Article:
THIS AVALANCHE ADVISORY EXPIRED ON February 26, 2017 @ 7:00 am
Avalanche Advisory published on February 25, 2017 @ 7:00 am
Issued by Andy Anderson - Tahoe National Forest

Human triggered wind slab avalanches and small loose snow sluffs will remain possible today. MODERATE avalanche danger exists in near and above treeline terrain today with LOW danger in below treeline areas. Carefully evaluate snowpack and terrain before committing to any slopes and identify where avalanche problems may exist. Use this information to avoid slopes where avalanche problems may exist.

2. Moderate

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Above Treeline
Heightened avalanche conditions on specific terrain features. Evaluate snow and terrain carefully; identify features of concern.

2. Moderate

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Near Treeline
Heightened avalanche conditions on specific terrain features. Evaluate snow and terrain carefully; identify features of concern.

1. Low

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Below Treeline
Generally safe avalanche conditions. Watch for unstable snow on isolated terrain features.
    Heightened avalanche conditions on specific terrain features. Evaluate snow and terrain carefully; identify features of concern.
Avalanche Problem 1: Wind Slab
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Increased winds today combined with soft snow on many windward aspects means another round of wind-loading and wind slab formation. Human-triggerable wind slab avalanches will remain possible in near and above treeline terrain today. These could include larger wind slabs formed by SW winds lingering on NW-N-NE-E-SE-S aspects that may grow larger today due to additional loading. Wind slabs formed by NW, NE, and SE winds in the last 24 to 36 hours could exist on all other aspects as well. Many of wind slabs should remain smaller and exist near ridgelines, but some could be large enough to bury or injure backcountry travelers. The most fragile wind slabs will exist in the places most exposed to wind-loading and in terrain like gullies, couloirs, unsupported slopes above cliffs, and other steep, complex, and wind-loaded terrain.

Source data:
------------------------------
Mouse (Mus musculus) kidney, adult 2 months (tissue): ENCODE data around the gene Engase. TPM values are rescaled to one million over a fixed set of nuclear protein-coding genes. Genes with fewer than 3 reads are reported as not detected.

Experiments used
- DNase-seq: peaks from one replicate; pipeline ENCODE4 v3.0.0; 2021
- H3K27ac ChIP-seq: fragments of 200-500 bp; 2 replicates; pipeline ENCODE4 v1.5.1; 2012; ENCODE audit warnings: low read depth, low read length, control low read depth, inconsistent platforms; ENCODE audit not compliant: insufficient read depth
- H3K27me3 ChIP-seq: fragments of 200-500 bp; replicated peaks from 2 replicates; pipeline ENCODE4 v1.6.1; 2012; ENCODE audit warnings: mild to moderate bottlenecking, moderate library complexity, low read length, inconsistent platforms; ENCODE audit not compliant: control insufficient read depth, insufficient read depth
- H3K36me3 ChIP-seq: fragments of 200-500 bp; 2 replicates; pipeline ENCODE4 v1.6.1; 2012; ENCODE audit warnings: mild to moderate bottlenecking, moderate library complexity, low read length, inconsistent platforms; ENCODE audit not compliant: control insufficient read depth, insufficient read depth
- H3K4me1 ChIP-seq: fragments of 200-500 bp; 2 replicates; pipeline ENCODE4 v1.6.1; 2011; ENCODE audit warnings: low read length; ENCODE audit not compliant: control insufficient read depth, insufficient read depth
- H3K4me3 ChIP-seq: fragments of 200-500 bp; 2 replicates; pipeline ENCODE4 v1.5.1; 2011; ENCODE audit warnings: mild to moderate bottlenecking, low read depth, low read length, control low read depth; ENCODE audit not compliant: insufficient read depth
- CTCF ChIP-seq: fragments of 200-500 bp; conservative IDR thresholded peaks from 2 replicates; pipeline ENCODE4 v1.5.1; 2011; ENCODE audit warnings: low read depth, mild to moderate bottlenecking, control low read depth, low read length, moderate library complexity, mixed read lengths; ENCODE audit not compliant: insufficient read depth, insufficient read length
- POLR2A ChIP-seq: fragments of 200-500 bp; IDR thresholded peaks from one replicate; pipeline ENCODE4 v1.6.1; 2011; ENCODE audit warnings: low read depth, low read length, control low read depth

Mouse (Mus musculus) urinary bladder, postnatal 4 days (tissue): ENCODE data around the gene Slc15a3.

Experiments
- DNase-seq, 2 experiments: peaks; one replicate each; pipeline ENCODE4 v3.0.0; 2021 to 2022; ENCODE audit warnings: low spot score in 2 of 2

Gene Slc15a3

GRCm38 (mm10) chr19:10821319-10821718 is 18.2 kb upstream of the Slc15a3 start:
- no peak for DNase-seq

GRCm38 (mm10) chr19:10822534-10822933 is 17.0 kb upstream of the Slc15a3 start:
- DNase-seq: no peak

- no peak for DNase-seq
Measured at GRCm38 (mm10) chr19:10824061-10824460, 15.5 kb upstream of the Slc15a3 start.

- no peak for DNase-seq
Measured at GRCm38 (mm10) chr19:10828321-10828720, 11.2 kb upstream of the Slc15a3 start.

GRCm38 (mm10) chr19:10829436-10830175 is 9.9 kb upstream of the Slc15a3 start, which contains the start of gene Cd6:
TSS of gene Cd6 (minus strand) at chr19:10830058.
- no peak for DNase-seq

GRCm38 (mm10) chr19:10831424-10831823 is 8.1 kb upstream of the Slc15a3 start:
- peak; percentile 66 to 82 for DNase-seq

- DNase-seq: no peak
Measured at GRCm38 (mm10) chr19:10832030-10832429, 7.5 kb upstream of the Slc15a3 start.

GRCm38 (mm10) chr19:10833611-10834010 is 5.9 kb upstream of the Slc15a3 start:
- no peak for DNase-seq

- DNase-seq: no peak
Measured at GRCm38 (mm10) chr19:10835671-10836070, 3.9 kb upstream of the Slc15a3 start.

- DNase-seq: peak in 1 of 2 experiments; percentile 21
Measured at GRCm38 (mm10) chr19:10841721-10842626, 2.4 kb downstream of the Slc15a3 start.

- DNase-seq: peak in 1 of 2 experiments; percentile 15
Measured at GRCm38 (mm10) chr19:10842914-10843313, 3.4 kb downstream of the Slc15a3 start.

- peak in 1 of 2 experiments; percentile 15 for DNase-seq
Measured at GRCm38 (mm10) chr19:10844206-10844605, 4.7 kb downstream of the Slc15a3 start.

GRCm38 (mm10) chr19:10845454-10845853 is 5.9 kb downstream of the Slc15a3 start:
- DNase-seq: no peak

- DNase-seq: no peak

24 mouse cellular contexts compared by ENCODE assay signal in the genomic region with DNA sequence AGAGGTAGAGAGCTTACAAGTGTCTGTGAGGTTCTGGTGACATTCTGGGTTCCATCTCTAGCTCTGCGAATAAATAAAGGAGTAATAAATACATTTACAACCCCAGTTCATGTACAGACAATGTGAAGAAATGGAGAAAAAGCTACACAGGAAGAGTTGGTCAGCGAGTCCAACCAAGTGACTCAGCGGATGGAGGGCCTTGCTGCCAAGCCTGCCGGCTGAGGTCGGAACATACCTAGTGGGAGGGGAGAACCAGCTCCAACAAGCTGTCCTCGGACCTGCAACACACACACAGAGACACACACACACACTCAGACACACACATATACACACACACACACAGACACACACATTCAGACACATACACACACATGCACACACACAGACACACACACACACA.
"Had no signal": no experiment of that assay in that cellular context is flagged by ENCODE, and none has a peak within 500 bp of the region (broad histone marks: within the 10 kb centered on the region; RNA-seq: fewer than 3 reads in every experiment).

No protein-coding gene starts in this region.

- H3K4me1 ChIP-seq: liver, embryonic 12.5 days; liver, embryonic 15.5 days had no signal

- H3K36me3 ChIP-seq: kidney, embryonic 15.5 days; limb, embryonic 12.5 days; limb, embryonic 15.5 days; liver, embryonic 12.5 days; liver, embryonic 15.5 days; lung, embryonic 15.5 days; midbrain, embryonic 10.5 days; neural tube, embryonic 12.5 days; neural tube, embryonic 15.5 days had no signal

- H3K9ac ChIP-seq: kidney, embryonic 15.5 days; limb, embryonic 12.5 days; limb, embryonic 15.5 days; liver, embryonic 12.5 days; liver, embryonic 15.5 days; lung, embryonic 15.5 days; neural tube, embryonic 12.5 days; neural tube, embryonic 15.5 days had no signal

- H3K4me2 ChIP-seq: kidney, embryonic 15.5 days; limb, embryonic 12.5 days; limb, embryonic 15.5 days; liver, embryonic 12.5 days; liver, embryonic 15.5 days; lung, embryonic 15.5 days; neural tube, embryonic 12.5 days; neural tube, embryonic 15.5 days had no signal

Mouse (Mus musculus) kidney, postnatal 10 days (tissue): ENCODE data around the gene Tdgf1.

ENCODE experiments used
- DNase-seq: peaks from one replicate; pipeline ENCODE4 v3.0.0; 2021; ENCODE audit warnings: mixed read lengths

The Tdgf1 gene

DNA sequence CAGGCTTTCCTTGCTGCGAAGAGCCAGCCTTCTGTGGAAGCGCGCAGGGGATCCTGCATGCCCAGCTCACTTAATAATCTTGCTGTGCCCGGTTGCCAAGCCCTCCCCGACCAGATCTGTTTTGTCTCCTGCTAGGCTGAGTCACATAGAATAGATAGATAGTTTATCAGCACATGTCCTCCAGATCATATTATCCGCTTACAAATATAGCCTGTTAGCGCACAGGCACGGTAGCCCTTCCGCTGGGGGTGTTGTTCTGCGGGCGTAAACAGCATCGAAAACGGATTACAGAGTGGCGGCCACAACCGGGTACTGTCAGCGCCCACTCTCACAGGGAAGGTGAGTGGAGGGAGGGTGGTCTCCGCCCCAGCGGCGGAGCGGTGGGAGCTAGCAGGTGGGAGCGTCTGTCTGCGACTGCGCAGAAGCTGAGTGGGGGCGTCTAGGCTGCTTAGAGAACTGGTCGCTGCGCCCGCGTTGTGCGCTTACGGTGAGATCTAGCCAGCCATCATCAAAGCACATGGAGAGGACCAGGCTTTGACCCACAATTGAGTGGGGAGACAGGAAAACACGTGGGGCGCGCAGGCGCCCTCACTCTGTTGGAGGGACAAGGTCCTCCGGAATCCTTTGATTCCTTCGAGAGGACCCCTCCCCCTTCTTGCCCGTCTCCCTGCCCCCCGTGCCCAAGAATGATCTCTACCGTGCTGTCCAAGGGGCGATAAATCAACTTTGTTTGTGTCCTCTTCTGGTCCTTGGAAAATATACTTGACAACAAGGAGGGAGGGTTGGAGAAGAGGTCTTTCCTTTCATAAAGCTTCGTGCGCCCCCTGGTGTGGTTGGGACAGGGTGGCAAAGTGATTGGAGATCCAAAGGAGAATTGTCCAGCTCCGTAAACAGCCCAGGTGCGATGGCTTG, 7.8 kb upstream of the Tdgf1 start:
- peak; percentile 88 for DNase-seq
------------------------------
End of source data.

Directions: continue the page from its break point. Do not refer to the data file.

Use clues such as blowing snow, cornice formations, and wind pillows to help identify recently wind-loaded slopes where unstable wind slabs may exist. Then use this information to plan a backcountry travel route that avoids the potentially unstable wind slabs and utilizes more sheltered terrain where better snow for recreation will exist.

Avalanche Problem 2: Loose Dry
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Some small and mostly inconsequential loose snow sluffs could still remain possible on steep sheltered slopes. Most of these would occur where the coldest and least cohesive snow exists on NW-N-NE aspects

recent observations

A snowmobile avalanche class reported seeing a recent wind slab avalanche in the Blue Lakes area that may have occurred yesterday on an E facing aspect at 8200 ft, and they reported seeing significant wind transport in that area yesterday. Observations from Andesite Peak, Negro Canyon, Ophir Peak, and Blackwood Ridge all found soft unconsolidated snow on sheltered W-NW-N-NE-E aspects and a mix of wind-affected snow including firm wind-packed snow, wind scoured surfaces, and soft wind slabs on exposed near and above treeline slopes. Tests and observations in most of these places did not reveal many signs of instability on sheltered slopes. Cornices above test slopes in Negro Canyon still broke easily and well away from their edges. Some small skier-triggered cracking occurred near the ridgeline on Ophir Peak, and one isolated whumpf occurred on Andesite Peak. Ski cuts on steep E-NE-N facing slopes in Negro Canyon did release small loose dry sluffs that entrained the top 4-5 inches of snow.